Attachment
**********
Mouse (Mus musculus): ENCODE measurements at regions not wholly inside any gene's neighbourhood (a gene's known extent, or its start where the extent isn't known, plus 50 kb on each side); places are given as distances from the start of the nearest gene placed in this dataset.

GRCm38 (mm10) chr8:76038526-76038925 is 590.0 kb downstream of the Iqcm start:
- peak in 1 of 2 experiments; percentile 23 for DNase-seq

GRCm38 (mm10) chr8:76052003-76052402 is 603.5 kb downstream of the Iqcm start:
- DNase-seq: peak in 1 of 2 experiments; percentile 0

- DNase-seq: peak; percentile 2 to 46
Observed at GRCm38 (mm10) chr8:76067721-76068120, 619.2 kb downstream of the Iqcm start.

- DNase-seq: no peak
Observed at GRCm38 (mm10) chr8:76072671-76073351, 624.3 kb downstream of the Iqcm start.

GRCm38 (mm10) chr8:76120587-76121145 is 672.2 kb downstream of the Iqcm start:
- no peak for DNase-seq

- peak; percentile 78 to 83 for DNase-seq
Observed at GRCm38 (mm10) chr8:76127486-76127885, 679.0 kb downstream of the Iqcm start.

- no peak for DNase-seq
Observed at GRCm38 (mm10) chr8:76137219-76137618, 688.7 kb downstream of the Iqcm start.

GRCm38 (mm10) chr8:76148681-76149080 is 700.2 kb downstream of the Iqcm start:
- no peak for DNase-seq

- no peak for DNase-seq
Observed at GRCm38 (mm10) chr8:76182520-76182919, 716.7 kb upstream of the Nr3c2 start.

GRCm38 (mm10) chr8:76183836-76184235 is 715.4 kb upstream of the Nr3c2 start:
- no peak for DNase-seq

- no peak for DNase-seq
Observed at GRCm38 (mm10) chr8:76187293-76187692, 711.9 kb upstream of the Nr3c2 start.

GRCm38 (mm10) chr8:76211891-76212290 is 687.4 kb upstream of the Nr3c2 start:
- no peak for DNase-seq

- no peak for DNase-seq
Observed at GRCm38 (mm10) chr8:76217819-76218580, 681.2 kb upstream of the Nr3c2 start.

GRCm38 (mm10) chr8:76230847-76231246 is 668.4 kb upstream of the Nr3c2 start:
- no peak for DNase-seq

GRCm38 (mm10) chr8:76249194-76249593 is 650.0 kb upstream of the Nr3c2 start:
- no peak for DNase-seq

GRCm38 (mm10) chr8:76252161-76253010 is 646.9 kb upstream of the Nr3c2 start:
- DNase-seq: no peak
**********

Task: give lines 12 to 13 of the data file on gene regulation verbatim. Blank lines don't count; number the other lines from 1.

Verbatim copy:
- peak; percentile 78 to 83 for DNase-seq
Observed at GRCm38 (mm10) chr8:76127486-76127885, 679.0 kb downstream of the Iqcm start.